Journal of Nutrition and Human Health

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Metformin: A drug for all reasons?

International conference on DIABETES, NUTRITION, METABOLISM & MEDICARE
July 24-26, 2017 | Vancouver, Canada

Chris R Triggle

Weill Cornell Medicine, Qatar

Keynote : J Nutr Hum Health

Abstract:

Metformin is the most frequently administered drug for the treatment of type 2 diabetes wherein it has vasculoprotective benefits and is also used for PCOS. Furthermore, trials are underway to assess its anti-ageing properties. Over the past ten years and based on evidence from the retrospective analysis of patient data it has also emerged that metformin may reduce the risk of various types of cancer. In addition, the data from a number of in vitro studies indicate that high (mM) concentrations of metformin may have anti-proliferative actions, but the relevance to clinical use is unclear and the cellular basis for the putative anticancer effect of metformin remains unknown. Our previous work with metformin indicates that within the concentration range that it is effective as an anti-hyperglycaemic drug metformin also protects the endothelium against the prosenescence effects of hyperglycaemia (HG) and reverses HG-induced endothelial dysfunction (1,2). In the current study we examined the concentration-dependent effects of metformin on markers of angiogenesis and also markers of the pro-survival endoplasmic reticulum (ER) stress and autophagy pathways in micro-vascular endothelial cells (MECs) in culture. Methods: Mouse MECs (MMECs) were exposed for 24h to a low concentration (50 μM), or a high concentration (2 mM) of metformin in normal glucose (NG), high glucose (HG), or a glucose-starved (GS) culture media. Markers of senescence (β-galactosidase) and ageing (Sirt1), ER stress, (GRP78, ATF4, CHOP), autophagy (LC3A & LC3B) and angiogenesis (antiangiogenic thrombospondin 1 (TSP1) were quantified by western blotting. Results and Discussion: Exposure of MMECs to 50 μM metformin reduced HG-senescence as determined by the β-galactosidase assay (P < 0.05) and also protected against HG-induced reduction in Sirt1 expression (P < 0.05); however 50 μM metformin had no effect on GS-induced increases in the protein markers of ER Stress or autophagy. In contrast, exposure to 2 mM, but not 50 μM, metformin markedly reversed the effect of GS on ER stress proteins as evidenced by the significant decrease in the levels of GRP78 (~ 4 fold, p<0.05) ATF4 (~ 2 fold, p<0.05 and CHOP (~ 3 fold, p<0.05), similarly for autophagy (LC3A-I to LC3A-II ~ 5.5 fold, p<0.05; LC3B-I to LC3B-II ~ 4.3 fold, p<0.05) and in contrast to 50 μM, metformin raised TSP1 (~ 4.0 fold, p<0.05) and in both NG and GS reduced expression of the anti-ageing deacetylase, Sirt1, by ~ 25% (p<0.05). These data demonstrate concentrationdependent effects of metformin on endothelial function with pro-survival, pro-angiogenesis effects at 50 μM and anti-angiogenic and anti-survival effects at 2 mM. Whether anti-angiogenic effects of metformin can be achieved during clinical use will depend on the ability of endothelial cells in the blood vessels supplying solid tumours to accumulate metformin – a drug that is not metabolised in humans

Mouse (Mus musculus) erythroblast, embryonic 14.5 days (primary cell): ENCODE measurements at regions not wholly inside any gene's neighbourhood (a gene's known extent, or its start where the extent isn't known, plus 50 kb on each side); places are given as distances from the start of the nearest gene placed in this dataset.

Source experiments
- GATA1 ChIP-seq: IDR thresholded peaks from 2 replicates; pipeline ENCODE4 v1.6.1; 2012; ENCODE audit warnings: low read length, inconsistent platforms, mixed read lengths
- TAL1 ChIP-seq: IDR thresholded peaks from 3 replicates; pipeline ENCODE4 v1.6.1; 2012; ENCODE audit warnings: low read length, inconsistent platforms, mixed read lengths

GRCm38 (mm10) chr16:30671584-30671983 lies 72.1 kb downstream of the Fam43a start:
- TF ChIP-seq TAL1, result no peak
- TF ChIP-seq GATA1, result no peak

Biography:

Chris R. Triggle, PhD, FBPhS (Fellow of the British Pharmacology Society) joined Weill Cornell Medicine - Qatar in 2007 as Professor of Pharmacology and was the Assistant Dean Admissions 2009-2014. He was born in Hackney, London, UK, and obtained a B.Sc. (Honours) in Biological Sciences, University of East Anglia and Ph.D. in Pharmacology, University of Alberta in Edmonton with postdoctoral studies completed in the Department of Biochemical Pharmacology, S.U.N.Y. in Buffalo. He has held academic appointments in both Australia & Canada including the first Director of the Biotechnology Institute and Innovation Professor at RMIT University in Melbourne; Head of the Department of Pharmacology & Therapeutics, Chair in Cardiovascular Research - Alberta Heart and Stroke Foundation, Associate Dean Research Medicine at the University of Calgary, as well as research advisory positions with Ciba and Novartis Canada and chaired numerous peer review grant panels.

Email: [email protected]

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